House Bill 1013 generated significant discussion among the audience and legislators. Representative Jim Nickels (D, Sherwood) introduced this bill, which would allow the state contractor's board to impose penalties on any contractor who knowingly uses undocumented workers. The bill would also require contractors to certify that their subcontractors do not use undocumented workers. Senator Hendren said that reason for the bill was to level the playing field between contractors. Some contractors have been accused of utilizing undocumented workers who are willing to work for less pay, which gives this contractor the advantage when submitting a bid for work. Representative Baird said that there are legitimate concerns about the bill and wondered why these rules don't apply to all employers. One contractor in the audience said that he doesn't have the authority to force subcontractors to verify that workers are documented residents and that the state should not require a state contractor's board to enforce immigration laws. Benton County Judge Bob Clinard, a former contractor, said that all contractors can do is accept the citizenship documents as presented. They do not have the ability to determine whose documents are real or fake. Representative Carnine said that the bill in its current form does not have sufficient support so he expected the sponsor to amend the bill to address most of these concerns.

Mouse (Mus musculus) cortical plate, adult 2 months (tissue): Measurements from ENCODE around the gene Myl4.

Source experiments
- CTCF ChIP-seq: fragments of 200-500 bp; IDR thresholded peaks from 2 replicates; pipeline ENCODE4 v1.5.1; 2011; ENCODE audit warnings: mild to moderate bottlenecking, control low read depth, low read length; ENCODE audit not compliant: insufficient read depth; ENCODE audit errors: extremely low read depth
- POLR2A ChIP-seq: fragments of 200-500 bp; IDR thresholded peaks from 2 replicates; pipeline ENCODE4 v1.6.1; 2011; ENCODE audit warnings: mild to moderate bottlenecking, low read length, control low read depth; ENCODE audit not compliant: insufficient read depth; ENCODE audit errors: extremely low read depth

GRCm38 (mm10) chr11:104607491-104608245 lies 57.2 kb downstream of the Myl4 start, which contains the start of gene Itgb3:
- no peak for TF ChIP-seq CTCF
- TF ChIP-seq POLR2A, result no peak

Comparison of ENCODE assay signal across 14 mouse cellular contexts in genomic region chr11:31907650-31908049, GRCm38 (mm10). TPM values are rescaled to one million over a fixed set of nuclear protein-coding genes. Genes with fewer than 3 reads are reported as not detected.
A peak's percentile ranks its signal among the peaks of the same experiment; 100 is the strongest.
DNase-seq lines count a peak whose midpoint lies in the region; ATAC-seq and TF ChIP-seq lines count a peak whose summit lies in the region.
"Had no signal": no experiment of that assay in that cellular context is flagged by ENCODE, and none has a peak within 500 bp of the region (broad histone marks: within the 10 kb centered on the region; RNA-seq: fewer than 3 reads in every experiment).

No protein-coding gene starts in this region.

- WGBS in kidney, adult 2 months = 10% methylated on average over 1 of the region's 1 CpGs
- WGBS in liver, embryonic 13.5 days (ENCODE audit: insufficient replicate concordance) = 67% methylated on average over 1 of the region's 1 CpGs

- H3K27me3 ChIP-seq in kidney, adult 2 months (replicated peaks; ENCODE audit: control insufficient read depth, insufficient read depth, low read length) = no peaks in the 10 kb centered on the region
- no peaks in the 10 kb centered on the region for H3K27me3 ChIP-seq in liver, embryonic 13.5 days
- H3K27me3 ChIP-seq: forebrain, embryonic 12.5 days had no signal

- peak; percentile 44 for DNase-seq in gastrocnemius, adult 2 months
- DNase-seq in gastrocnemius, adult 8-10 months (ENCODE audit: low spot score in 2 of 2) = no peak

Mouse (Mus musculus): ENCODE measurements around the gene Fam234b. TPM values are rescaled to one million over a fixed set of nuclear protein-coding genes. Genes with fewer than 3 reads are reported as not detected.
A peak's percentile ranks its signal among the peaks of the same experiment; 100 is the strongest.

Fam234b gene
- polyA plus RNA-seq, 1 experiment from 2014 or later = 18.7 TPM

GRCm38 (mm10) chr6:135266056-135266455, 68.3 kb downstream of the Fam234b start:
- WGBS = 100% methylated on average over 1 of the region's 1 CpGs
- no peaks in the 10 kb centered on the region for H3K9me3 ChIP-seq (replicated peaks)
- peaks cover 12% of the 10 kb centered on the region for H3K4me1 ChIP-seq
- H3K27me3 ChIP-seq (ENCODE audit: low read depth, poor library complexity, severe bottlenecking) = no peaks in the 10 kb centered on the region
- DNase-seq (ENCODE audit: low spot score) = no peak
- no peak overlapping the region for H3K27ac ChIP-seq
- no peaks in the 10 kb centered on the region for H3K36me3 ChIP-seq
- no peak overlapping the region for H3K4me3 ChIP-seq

The legislators also discussed highway funding. Arkansas Highway Commissioner Dick Trammel attended the forum and discussed some of the recommendations from the Blue Ribbon Committee on Highways. Representative Carnine thought that the only recommendations that appear to have any support are the ones calling for a statewide vote on a bond issue and a potential sales tax to fund new construction. These two recommendations would allow the state's voters to decide for themselves if they want to pay more for highway construction. Commissioner Trammel said the the state Highway Department only receives $240 million per year to pay for new construction projects. This small amount will not make a dent in the $20 billion in highway construction projects identified by the Highway Department. Commissioner Trammel said that if the voters want to see some of the major highway projects in Northwest Arkansas built in the short term then they should strongly consider a new sales tax to fund it.